Module Information

Module Identifier
BR31320
Module Title
Biodiversity of Birds
Academic Year
2016/2017
Co-ordinator
Semester
Semester 2
External Examiners
  • Dr Robert Baxter (Senior Lecturer - University of Durham)
 
Other Staff

Course Delivery

Delivery Type Delivery length / details
Workshop 2 x 2 Hour Workshops
Field Trip 2 x 1 Hour Field Trips
Lecture 33 x 1 Hour Lectures
 

Assessment

Assessment Type Assessment length / details Proportion
Semester Assessment Bird survey report.  35%
Semester Assessment Practical test.  5%
Semester Exam 3 Hours   60%
Supplementary Assessment Students must take elements of assessment equivalent to those that led to failure of the module.  40%
Supplementary Exam 3 Hours   Students must take elements of assessment equivalent to those that led to failure of the module.  60%

Learning Outcomes

On successful completion of this module students should be able to:

1. Critically discuss the latest evidence on the evolutionary origins of avian biology.

2. Demonstrate familiarity with the major orders of the Palaearctic avifauna.

3. Discuss the avian diversity of the zoogeographical regions of the world.

4. Demonstrate knowledge and surveying skills for assessment of the avian diversity of UK localities.

Brief description

The theme of the module is avian biodiversity, which will be addressed through explorations of the evolution, phylogenetics, global distribution and conservation of birds. As the most visible and popular members of our wild fauna, birds dominate public debates and scientific studies on conservation in the UK. Ten per cent of recent papers in the Journal of Applied Ecology are devoted to the effects of agriculture on birds, while the UK'r largest conservation charity is the RSPB. This module has a focus on employability via engagement with conservation organisations and teaching of relevant field skills.

Content

Biodiversity needs to be appreciated in an evolutionary context, and the module will first review the progress and controversies of the last thirty years about the origins of birds. Evidence for and against birds as a lineage of theropod dinosaurs will be discussed, along with theories of how avian characters, such as flight, feathers, endothermy, and parental care, might have been derived from a Mesozoic ancestry. The orders of living birds will be systematically reviewed within recent phylogenetic frameworks based on molecular, morphological and behavioural characters, which some studies have correlated with palaeogeographical events. Descriptions of all the major avian orders will briefly deal with physiological and behavioural characteristics as well as habitat preferences. The latest systematics findings will be reviewed. For an appreciation of global avian biodiversity, lectures will outline the avifaunas of the major zoogeographical regions. Bird surveys by UK conservation organisations will be discussed at workshops contributed by staff of such organisations as the Royal Society for the Protection of Birds, or the Countryside Council for Wales. Practicals will focus on bird identification and survey skills, while field work will include local reserves. Practical assessments will involve local bird surveys by student teams and tests of identification skills.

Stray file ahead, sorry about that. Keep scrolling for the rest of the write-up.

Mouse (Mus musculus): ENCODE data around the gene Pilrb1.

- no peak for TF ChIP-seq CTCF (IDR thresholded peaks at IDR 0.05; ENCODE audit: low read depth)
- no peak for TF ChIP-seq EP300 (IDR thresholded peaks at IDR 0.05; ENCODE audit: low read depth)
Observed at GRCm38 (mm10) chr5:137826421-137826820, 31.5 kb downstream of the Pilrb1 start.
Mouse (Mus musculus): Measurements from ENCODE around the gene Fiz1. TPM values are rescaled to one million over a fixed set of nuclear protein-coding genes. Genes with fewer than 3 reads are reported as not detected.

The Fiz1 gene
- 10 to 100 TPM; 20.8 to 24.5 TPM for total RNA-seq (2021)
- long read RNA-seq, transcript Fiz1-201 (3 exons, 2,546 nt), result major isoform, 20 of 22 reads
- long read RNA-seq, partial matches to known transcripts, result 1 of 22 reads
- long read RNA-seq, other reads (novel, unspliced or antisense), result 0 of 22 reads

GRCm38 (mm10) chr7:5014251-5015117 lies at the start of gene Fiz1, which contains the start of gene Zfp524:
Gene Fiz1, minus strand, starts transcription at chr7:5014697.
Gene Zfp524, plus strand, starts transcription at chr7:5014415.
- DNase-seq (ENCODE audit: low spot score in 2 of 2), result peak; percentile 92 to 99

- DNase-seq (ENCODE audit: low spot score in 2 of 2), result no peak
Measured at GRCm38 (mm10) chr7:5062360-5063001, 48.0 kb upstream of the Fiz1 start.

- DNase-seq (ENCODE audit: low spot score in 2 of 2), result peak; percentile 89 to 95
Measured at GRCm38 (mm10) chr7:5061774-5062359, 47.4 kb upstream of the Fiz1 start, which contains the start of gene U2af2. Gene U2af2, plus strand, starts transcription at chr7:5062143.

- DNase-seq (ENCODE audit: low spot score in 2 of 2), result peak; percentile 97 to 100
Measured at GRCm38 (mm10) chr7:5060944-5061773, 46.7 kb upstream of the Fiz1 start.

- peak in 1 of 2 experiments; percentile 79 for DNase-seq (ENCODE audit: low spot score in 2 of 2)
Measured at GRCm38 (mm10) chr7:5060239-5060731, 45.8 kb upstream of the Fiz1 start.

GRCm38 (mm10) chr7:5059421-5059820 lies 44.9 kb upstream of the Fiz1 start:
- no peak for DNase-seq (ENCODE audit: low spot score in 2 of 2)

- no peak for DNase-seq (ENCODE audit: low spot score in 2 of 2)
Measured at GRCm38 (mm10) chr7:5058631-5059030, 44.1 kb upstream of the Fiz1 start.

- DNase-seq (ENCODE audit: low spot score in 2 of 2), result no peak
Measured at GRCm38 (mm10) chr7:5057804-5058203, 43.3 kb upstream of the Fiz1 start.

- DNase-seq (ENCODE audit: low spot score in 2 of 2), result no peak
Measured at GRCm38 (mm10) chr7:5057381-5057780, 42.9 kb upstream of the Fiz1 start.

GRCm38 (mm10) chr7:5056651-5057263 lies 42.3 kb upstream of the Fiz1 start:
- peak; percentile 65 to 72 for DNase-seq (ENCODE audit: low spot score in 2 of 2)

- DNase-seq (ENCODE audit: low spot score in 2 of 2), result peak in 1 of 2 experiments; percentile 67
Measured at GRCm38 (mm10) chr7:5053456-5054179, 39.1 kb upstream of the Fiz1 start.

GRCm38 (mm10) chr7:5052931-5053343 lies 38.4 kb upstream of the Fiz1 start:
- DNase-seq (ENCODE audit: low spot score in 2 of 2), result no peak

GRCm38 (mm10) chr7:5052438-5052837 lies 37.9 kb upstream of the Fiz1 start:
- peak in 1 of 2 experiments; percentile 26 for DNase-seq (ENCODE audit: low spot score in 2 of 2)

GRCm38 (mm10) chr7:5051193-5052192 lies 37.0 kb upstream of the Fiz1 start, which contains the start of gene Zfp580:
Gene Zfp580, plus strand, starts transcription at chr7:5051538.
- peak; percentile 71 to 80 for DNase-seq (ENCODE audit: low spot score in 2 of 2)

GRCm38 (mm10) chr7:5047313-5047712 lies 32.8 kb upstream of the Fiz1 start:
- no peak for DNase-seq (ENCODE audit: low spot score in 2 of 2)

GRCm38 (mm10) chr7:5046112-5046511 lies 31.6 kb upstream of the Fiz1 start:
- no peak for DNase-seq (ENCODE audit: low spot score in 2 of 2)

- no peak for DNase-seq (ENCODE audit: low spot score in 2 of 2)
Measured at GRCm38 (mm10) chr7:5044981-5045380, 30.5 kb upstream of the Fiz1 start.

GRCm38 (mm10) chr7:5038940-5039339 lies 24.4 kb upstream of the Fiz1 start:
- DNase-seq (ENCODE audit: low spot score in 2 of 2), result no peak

Module Skills

Skills Type Skills details
Application of Number The ornithological surveys will generate quantitative data whose analysis can involve calculation and statistical testing of metrics such as biodiversity indices. These will be assessed.
Communication Students will be required to display scientific communication skills in their survey reports, which will be assessed.
Improving own Learning and Performance Students will need the ability to devise and monitor time management, learning and performance skills throughout the module, by attending lectures and seminars. Online learning objects for formative feedback have been created using software provided via the AU Learning & Teaching Enhancement Fund. There will be summative assessment of the skills learnt using the online objects.
Information Technology Use of information technology will be required in researching and presenting information in the survey reports, which will be assessed.
Personal Development and Career planning By involving conservation organisations the module is designed to be directly relevant to many careers. Basic skills needed for certain countryside careers are taught, and will be assessed.
Problem solving Student teams will plan their own ornithological field surveys, which will be assessed.
Research skills Student teams will plan and conduct their own ornithological field surveys, which will be assessed.
Subject Specific Skills Bird identification skills are survey methods, with knowledge of their use by UK conservation organisations, are taught and assessed.
Team work Student teams will plan and conduct their own ornithological field surveys, which will be assessed.

Notes

This module is at CQFW Level 6